They then turned to the manger. “Wow! Look at baby Jesus! Look at his tiny hands! And look at Mary’s beautiful clothes! Look how she is looking at him with such love in her eyes. Oh wow! Thank you, Jesus for coming into the world at Christmas.” The children joined hands and danced around in a circle, singing and giggling.

“Hi, Grandad”, they called when they saw him, and broke out of the circle to give him a hug. They then ran out of the room but Steve could still hear the sounds of excitement coming from other parts of the house. He smiled, thinking about their enthusiasm.

It wasn’t long before Mark and Julie were also up. They came into the lounge smiling. “Hi Grandad” they said before each giving him a hug. Then the children burst back in. “Get the Bible, Lukey”, Mark said, and Luke raced off to the bedroom. When he returned, Mark and Julie sat on the floor and the children sat around them, pulling in close to hear the story. They read from Matthew and Luke so as to get the whole story.

When they heard about the angel visiting Mary, their eyes and mouths were wide open imagining what it would have been like to be visited by an angel but even more so, imagining what it would be like to be told you were going to have a baby – a miracle baby – not just a baby but God’s baby. “Do you think it would be funny walking around knowing you had God in your tummy?”, Emma asked, and everyone laughed. Luke added, “What I think is amazing is that this baby was going to be the Messiah. Imagine being the girl who was told she was going to be the mother of the Messiah! How amazing would that be?”

“Mummy,” Sophie said, “how long was it between Adam and Eve and Mary?

“I don’t know, Honey.” Julie replied. “Why do you ask?”

“I was just thinking that God told Adam and Eve about the Messiah, didn’t He?

“Well, yes. He didn’t call Him the Messiah at that point but He said that Eve would have a descendant who would crush Satan. He was obviously talking about Jesus.”

“Yeah, that’s what I was thinking,” Sophie continued, “so when was that?”

Julie laughed. “Good question, Honey. I don’t know. It’s kind-of before recorded history even started. Some people would say a few thousand years. Others would say it was millions of years. What are you thinking?”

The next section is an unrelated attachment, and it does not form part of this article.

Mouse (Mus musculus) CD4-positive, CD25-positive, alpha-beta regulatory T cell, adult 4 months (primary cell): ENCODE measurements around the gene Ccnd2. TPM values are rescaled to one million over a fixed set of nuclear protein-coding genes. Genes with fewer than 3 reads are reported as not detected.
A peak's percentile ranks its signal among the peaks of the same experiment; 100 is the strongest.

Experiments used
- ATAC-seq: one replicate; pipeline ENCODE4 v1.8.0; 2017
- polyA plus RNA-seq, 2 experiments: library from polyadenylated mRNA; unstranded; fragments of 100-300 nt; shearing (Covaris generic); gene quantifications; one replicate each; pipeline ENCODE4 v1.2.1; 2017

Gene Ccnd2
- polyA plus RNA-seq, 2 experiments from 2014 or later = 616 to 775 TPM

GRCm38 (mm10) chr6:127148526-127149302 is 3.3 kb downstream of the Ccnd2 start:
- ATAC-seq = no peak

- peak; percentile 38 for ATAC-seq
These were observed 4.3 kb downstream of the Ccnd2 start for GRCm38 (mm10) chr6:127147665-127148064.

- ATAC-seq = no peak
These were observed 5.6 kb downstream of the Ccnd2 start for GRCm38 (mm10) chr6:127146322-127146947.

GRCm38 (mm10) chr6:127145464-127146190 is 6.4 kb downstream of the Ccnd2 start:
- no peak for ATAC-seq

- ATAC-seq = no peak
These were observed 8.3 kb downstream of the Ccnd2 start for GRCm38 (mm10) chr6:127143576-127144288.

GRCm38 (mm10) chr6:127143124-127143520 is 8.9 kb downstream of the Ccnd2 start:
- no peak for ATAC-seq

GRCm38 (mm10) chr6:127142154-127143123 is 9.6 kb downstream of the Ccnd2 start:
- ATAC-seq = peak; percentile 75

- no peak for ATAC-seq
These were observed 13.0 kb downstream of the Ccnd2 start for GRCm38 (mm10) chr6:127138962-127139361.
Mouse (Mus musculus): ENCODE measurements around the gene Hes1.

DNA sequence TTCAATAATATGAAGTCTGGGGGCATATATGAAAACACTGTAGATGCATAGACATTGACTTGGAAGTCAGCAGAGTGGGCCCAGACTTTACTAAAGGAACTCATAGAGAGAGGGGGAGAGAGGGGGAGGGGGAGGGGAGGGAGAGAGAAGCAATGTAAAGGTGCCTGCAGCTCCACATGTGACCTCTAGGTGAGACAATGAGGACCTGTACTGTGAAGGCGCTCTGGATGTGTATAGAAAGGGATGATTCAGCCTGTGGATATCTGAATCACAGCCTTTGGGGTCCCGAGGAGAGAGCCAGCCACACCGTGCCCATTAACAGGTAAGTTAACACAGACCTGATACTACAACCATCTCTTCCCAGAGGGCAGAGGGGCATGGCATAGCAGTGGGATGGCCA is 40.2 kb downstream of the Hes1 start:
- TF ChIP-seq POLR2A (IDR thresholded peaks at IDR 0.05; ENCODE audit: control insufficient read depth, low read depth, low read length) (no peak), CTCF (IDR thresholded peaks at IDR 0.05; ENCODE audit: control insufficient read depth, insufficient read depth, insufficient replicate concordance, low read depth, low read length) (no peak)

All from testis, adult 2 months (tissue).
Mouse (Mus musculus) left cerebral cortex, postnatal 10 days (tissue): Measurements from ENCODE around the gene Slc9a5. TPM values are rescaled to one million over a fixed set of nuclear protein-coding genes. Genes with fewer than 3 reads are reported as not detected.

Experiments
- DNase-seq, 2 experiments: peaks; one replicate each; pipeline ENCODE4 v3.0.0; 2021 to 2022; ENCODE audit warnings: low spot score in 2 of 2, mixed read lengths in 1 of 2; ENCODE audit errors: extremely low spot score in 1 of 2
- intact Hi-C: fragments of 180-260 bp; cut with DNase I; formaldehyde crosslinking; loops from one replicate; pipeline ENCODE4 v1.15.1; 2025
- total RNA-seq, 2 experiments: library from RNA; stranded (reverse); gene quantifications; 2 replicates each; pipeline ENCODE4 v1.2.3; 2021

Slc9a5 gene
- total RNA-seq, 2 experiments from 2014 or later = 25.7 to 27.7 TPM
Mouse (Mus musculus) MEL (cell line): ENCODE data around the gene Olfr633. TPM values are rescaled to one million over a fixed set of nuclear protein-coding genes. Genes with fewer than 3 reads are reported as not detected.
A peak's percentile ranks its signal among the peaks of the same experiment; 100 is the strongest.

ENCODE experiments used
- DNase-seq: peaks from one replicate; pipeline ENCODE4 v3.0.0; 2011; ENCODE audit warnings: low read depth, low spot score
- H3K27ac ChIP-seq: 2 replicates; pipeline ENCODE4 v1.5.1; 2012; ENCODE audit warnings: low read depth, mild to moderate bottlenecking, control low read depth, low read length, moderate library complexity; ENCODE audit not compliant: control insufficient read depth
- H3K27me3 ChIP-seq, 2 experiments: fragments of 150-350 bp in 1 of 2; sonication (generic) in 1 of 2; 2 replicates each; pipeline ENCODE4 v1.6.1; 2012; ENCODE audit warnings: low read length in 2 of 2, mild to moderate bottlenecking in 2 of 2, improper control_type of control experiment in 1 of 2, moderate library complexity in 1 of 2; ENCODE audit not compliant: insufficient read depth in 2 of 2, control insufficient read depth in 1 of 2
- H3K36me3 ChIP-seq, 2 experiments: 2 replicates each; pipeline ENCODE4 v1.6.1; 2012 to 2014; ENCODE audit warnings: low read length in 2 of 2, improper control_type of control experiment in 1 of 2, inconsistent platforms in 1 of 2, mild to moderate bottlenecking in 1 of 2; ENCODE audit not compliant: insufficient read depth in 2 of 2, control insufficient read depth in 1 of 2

“I’m thinking how amazing it must have been after all those thousands or millions of years, and all those prophecies of a Messiah, that it was actually happening. This was perhaps the biggest event in the history of the world. Generation after generation after generation had heard God’s promises but nothing had happened. And now suddenly it was! That is awesome! Yay God!”

“Yeah, true!” Luke shouted. “That is amazing! God kept His promise even after thousands or millions of years. And, one day, Jesus is coming back. People might think it is never going to happen but God will keep that promise too, won’t He. Imagine how history is going to change when that happens!”

“What’s the matter, Wee One,” Mark asked suddenly concerned. Emma was crying. Everyone looked.

“I don’t want Jesus to die.”

“Oh wow,” Mark said. “It is horrible to think that this little baby would be hated and killed, isn’t it? People didn’t treat Jesus very well. It’s horrible, horrible, horrible. But you know what? God was still in control. This was all part of God’s plan. The angel had said to Joseph that the baby was to be called Jesus because he would save His people from their sins. He had to die to save us. But remember… He rose again. Jesus had to die. It looked like death defeated Jesus but, in the end, Jesus defeated death.”

Emma smiled and the children jumped up and down chanting, “Jesus wins! Jesus wins!”

They had heard this story many times before, of course. They knew the details well, but every time it seemed to fill them with wonder.

Steve was delighted seeing his grandchildren so engrossed in the story and understanding it so. Oh to be a child again and have that sort of wide-eyed awe. But then he wondered why you had to be a child. Why couldn’t he be equally amazed? The story contained many amazing things – truly incredible things – why did they no longer cause him to dance and sing? What happens when we become adults? What do we lose?

Steve began to wonder about wonder. He loved Jesus but he was hardly ever blown away by the wonder of it all in that wide-eyed sort of way. He couldn’t remember the last time he had sat with His mouth open when he had realised something of the magnificence of Jesus.

He thought about some of the reactions of the personalities in the actual Christmas story. Mary was deeply troubled when the angel appeared and was told not to be afraid. When had Steve felt the fear of being in the presence of God? Was He taking God for granted? John the Baptist had leapt in the womb of Elizabeth when Mary, with her baby in utero, had entered the house. My goodness, imagine the power of the presence of God when one unborn baby can have that effect on another unborn baby! Mary had broken into a magnificent song of praise and prophesied about the nature of the Kingdom of God.

Even John the Baptist caused extraordinary reactions. The neighbours were filled with astonishment when he was named John. Zechariah, when he was able to talk again, praised God and the people were filled with awe. When had Steve – or actually, anyone in his church – last been astonished or filled with awe?

When the angels had appeared, the shepherds had been terrified but, after having seen Jesus, they glorified and praised God and told everybody about this child. And, again, the people were amazed. Simeon took the baby Jesus in his arms and praised God. Anna likewise. And Mary and Joseph marvelled at what was said about Jesus. They were blown away by it. The Magi were overjoyed when they knew they were in the right place to see Jesus and they bowed down and worshipped Him.